While I was writing The Millennium Myth (1995), I got tired of recording dates for all the predictions of when the world was supposed to end. Doomsday was regularly announced as imminent, but the doomsayers didn’t know what they were talking about.
But by 2017 something uncanny had happened. It now appears that there are several global trends, all gaining momentum, which clearly point to a coming disaster of unprecedented proportions. All these trends are the result of what human beings have done, are, as they say, anthropogenic.
First off we have the twin terrors of nuclear destruction and climate catastrophe. Barring major, large-scale changes of behavior and consciousness, these two outcomes seem inevitable. Signs of their approach are everywhere. (See, for example, Dr. Helen Caldicott’s just published, Sleepwalking Toward Armageddon.)
To understand the logic of the present situation, we need to look at the third trend, key perhaps to the fate of the Earth. The third trend is driving the twin terrors. The third trend is the shocking inequity of the world’s wealth—in a phrase, the triumph of untrammeled greed.
It is a grotesque fact that a fraction of one percent of humans owns the main bulk of the world’s wealth, leaving the 99 percent plus to scramble for what remains before it is all swiped by the reigning plutocrats. This colossal rip-off is destabilizing the entire social fabric, even as it rationalizes the nuclear weapons industries and hastens the march toward climate catastrophe.
Massive change is clearly necessary, if we hope to avoid the grim dénouement of this story—the crash of world civilization. As far as I can see, however, the kind of change needed goes beyond politics, and beyond conventional religion and science.
What seems necessary is a radical reshaping of our default consciousness; a refining of our collective values; in a broad, existential vein--a new model of how we view, feel, and act in the world. A tall order! It no doubt sounds excessive, but the times are excessive, and so are the dangers and the need for change.
What do we need? Large-scale changes of consciousness among people from all walks of life—but how? I have tried to imagine this in my book, The Final Choice (see accompanying cover photo). The speculations I explore are grounded in matters of fact, for example, the phenomenon of the near-death experience (NDE). This, to my mind, is the template for a romantic paradox, the idea that death is a gateway to new life, that, as T.S. Eliot put it, “in my end is my beginning.”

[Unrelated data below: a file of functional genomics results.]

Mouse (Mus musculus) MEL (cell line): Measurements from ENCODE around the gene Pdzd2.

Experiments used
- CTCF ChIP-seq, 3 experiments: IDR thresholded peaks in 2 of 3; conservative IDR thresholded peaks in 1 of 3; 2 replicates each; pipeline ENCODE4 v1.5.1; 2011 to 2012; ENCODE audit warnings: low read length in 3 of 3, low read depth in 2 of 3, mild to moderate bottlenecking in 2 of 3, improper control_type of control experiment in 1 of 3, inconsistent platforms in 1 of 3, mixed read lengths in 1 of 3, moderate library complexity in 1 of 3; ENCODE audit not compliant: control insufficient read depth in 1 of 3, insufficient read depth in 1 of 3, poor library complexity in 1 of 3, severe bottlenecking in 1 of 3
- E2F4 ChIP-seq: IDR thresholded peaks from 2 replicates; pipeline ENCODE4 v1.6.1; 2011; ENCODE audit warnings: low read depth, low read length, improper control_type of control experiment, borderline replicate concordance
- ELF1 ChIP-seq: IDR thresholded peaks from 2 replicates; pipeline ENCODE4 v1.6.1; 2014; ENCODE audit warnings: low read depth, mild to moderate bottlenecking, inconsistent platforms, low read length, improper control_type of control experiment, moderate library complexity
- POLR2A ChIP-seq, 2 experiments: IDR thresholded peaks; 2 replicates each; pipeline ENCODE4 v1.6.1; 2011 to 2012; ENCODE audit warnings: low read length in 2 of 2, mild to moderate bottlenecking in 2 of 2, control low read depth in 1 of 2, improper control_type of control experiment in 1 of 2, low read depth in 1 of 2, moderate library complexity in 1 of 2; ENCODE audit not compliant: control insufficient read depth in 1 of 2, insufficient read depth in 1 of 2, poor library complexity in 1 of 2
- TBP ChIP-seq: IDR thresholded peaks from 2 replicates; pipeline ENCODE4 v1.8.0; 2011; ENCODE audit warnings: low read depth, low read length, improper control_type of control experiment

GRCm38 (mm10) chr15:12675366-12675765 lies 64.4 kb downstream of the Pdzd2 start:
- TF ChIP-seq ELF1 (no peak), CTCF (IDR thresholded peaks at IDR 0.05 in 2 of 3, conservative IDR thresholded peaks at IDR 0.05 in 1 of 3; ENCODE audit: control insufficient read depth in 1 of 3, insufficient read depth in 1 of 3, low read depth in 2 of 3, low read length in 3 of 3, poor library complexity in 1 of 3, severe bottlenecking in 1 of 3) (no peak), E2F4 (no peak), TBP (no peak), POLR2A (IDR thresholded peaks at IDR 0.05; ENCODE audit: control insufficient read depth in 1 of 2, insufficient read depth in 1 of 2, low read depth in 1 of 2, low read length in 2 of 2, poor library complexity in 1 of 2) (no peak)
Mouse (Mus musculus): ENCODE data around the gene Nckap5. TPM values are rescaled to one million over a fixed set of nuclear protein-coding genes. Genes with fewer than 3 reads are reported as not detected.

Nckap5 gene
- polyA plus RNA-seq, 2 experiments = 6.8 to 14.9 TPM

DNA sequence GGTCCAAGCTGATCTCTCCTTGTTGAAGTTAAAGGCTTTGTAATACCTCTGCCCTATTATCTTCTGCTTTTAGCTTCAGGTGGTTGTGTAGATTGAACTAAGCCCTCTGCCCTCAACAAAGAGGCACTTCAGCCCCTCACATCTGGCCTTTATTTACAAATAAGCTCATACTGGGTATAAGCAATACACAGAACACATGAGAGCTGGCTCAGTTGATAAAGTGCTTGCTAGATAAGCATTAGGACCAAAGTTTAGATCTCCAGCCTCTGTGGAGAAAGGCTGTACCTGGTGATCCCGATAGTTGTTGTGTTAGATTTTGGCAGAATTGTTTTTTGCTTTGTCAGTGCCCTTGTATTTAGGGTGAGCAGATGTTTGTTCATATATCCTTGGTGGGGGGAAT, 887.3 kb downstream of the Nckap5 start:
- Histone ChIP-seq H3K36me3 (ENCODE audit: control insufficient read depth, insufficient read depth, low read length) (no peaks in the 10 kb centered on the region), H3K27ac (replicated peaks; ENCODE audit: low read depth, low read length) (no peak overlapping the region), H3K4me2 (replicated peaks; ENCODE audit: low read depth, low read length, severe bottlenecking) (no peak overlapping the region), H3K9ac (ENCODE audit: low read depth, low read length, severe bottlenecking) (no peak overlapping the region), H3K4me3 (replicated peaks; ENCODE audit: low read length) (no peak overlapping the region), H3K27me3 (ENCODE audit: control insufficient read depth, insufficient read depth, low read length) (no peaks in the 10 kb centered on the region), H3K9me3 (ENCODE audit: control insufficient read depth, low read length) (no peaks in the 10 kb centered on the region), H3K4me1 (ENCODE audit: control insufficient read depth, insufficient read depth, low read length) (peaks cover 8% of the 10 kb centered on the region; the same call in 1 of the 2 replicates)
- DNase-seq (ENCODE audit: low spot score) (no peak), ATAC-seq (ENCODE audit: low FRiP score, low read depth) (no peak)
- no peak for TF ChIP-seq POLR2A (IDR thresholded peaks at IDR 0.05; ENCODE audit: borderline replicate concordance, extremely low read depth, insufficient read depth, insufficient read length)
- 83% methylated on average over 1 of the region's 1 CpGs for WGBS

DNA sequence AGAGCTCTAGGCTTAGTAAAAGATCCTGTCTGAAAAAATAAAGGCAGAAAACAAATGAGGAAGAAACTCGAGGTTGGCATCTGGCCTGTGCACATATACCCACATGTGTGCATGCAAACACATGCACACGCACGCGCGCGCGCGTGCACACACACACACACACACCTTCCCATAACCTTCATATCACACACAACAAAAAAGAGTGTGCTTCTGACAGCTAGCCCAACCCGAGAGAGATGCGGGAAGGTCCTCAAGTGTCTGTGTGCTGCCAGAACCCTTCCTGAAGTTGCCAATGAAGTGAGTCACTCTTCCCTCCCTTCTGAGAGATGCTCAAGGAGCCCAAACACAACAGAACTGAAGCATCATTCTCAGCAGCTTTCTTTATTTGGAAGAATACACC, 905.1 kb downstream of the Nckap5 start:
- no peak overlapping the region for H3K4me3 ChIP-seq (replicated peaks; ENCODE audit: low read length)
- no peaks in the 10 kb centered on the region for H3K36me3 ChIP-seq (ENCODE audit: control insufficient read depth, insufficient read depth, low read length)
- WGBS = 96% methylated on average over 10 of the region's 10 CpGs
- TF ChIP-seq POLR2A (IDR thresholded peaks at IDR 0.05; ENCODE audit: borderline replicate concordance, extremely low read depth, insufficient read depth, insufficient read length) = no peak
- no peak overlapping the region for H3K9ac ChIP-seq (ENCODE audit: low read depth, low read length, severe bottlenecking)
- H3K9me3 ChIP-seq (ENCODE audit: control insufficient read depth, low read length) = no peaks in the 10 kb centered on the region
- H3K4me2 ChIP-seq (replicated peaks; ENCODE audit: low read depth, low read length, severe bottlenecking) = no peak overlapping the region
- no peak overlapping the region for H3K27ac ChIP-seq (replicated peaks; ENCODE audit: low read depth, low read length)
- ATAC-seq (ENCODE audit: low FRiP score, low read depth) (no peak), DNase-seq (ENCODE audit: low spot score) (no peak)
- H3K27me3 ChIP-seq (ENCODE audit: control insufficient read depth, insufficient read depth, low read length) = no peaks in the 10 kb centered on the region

The NDE seems to subvert common-sense reality and has the character of an archetype--an ancient image--that links being near death to ecstasy, to illumination, and to transcendence. It may be that as we plunge headlong into the chaos of nihilistic materialism, the latent “light” will have occasion to erupt into our consciousness more readily and with increased frequency and effect.
A near-death experience may occur without one literally being near death, for example, in circumstances of intense fear, deep depression, or the mere perception or belief in the proximity of death. This shows that the NDE is essentially a psychic phenomenon, most often (but not invariably) evident in cases of literal near-death.
It appears that we are entering a kind of near-death experience of civilization, and that our latent psychic potentials may therefore awaken, just as often occurs in this or that individual case. We know that an extraordinary potential for transformation exists in the individual. The question is whether that individual potential extends to our collective potential. I believe that it does.
Facing three apparently unstoppable global trends toward catastrophe, I’m asking about what inner resources we may possess for a collective response.
What I attempt to do in my book is sketch a map of human potential. The evidence strongly suggests that we possess latent powers of self-transformation, powers that can be awakened and mobilized. What more stimulating emergency to actualize these potentials than the near-death experience of civilization?
What’s missing amid the avalanche of information assailing us 24/7 is a plan, a story, a vision of what we might become and where we could be going. However strange to say, we seem to be facing a final choice between succumbing to the death-instinct or launching a new kind of revolution--in the name of life.